Archive for April, 2007

Alan Johnston and his ilk

Tuesday, April 17th, 2007

When I heard on Sunday that a group which calls itself the Tawd and Jihad brigades claimed to have killed Alan Johnston I involuntarily gasped. My son, who had not been following the news asked me why and I unleashed a polemic aimed at the heavens about the self-destructive hubristic idiocy of such an action or even the claiming of the action.

I had been reflecting over the weekend on the bravery of Alan Johnston and indeed the bravery of many other journalists reporting from the dangerous fields. From the Philippines, Iraq and like my friend Walter Marwizi from Zimbabwe where he recently opened an envelope addressed to him and found a bullet. The deaths in Russia and the extraordinary example of bravery shown by Anna Politkovskaya who, and I do not apologise for the cliche, paid the ultimate price.

Once journalists were a relatively protected species when out covering conflicts far away. They died but were generally not the targets. Now, it is nearly an every day experience and it should concern all of us who rely on them to tell us about what is happening in places where not only we can’t be, but have no desire to be. Look at the reports on the International News Safety site to see the swelling numbers.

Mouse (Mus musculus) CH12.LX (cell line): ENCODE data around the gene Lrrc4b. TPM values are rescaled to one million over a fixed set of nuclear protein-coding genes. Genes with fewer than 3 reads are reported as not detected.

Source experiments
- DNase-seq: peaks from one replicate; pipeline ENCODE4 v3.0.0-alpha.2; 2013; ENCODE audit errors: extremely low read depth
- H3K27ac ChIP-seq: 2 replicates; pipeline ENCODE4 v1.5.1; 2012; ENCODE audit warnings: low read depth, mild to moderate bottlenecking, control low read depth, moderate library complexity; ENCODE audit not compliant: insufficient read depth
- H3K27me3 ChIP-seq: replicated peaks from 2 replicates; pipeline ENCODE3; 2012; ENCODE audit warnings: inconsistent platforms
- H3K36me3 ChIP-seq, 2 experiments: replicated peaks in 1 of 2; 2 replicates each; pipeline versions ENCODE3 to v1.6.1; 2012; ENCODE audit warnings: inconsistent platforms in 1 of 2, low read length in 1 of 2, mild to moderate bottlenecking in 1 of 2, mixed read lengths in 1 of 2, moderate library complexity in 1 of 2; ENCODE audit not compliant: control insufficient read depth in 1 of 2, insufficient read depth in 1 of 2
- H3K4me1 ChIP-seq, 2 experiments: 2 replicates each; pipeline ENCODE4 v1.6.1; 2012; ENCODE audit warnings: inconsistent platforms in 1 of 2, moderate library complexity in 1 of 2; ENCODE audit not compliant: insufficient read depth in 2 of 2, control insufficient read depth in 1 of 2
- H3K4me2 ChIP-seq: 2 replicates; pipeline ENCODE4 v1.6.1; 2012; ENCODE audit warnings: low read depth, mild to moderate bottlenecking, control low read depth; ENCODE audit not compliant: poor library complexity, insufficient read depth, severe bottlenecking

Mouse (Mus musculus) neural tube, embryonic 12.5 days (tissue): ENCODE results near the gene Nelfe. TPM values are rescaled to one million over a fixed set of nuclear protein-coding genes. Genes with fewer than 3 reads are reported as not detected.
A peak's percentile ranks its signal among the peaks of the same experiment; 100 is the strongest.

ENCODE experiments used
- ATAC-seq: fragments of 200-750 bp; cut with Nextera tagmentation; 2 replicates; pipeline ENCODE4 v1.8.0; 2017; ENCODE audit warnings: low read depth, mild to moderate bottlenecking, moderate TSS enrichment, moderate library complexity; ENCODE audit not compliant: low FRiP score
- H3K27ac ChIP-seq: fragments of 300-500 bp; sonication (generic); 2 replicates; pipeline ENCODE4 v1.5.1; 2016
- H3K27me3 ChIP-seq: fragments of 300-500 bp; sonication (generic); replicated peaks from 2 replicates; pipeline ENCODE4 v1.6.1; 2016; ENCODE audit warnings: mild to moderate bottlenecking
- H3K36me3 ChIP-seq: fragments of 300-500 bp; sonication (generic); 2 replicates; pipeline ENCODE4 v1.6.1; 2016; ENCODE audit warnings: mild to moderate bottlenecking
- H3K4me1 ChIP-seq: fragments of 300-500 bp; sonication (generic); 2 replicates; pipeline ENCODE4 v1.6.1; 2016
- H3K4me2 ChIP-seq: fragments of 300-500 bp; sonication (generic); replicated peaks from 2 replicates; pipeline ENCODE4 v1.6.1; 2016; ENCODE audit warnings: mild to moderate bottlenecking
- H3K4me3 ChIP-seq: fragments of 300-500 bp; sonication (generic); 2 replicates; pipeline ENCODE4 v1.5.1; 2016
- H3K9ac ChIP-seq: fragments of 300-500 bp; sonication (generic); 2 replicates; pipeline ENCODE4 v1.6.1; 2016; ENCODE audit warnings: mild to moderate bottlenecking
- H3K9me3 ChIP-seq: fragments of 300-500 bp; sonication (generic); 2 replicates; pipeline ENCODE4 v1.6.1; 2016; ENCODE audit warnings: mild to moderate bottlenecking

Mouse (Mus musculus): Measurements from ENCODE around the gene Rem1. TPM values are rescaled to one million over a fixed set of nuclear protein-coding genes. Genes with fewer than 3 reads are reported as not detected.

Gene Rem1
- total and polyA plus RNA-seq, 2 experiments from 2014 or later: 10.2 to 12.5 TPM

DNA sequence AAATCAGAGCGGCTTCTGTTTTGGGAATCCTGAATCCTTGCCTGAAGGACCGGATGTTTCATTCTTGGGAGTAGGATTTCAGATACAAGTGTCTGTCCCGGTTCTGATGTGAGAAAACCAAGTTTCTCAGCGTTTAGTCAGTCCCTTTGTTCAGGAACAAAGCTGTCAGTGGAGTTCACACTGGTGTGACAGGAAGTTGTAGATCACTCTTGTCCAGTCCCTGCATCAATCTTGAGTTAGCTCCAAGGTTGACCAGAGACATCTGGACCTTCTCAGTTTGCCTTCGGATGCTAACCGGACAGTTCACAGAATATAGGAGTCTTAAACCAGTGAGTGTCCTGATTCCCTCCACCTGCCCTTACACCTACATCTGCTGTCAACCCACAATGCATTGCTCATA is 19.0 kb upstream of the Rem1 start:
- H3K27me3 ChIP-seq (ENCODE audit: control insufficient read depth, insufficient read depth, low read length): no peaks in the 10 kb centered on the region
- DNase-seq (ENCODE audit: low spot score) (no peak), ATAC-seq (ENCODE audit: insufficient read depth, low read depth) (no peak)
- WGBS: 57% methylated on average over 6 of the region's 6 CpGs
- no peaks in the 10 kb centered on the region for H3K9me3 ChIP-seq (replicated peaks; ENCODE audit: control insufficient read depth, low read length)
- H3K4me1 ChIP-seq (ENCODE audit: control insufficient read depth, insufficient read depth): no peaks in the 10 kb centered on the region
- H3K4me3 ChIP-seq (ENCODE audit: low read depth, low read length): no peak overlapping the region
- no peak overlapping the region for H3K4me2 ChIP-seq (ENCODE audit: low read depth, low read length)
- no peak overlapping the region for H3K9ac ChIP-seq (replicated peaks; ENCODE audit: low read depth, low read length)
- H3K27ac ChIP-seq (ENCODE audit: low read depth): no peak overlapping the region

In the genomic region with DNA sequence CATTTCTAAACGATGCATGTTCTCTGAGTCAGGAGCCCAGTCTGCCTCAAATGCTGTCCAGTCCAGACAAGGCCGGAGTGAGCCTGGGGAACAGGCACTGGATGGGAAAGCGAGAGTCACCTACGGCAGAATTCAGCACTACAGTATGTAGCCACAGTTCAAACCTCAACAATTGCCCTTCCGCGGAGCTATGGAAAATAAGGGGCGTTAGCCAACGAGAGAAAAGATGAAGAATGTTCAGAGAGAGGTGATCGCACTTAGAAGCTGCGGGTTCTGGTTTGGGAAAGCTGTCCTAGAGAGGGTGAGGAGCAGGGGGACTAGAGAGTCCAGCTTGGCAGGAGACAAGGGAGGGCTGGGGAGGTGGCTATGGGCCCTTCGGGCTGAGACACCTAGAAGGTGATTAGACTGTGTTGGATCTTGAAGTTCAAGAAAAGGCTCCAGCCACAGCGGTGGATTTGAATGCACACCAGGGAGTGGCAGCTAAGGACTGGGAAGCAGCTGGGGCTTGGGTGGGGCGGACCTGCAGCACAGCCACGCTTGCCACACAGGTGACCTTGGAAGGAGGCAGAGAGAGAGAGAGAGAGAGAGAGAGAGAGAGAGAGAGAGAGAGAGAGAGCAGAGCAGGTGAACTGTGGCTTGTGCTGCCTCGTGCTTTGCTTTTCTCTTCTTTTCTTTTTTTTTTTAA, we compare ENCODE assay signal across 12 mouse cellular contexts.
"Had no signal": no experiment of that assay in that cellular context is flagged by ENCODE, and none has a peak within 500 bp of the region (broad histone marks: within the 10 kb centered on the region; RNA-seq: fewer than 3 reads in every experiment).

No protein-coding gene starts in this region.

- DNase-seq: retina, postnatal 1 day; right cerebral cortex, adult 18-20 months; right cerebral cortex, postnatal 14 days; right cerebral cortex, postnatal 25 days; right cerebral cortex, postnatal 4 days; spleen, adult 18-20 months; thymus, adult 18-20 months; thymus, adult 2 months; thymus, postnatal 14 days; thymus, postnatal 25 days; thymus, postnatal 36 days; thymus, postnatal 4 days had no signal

My reflections were leading to a short posting wandering a bit over the distances between the experiences of people who hold the absolute knowledge that what they are doing is as risky to their lives as would be crossing a motorway but carry on getting up, dressed and out into the world each day to do that very thing. And the rest of us who cannot know what that feeling or that drive is about.

I was going to ponder on the distance between the increasingly technological mediated news and old-style, smell-the-cordite (or at least the smoky back rooms of pubs) of the pre-tech news.

But it really doesn’t matter at all. I can’t write anything to add to the many words from people who know Alan Johnston and have worked with him. But I can suggest that you sign the BBC petition. It is the least, and sadly, also the most that I can do.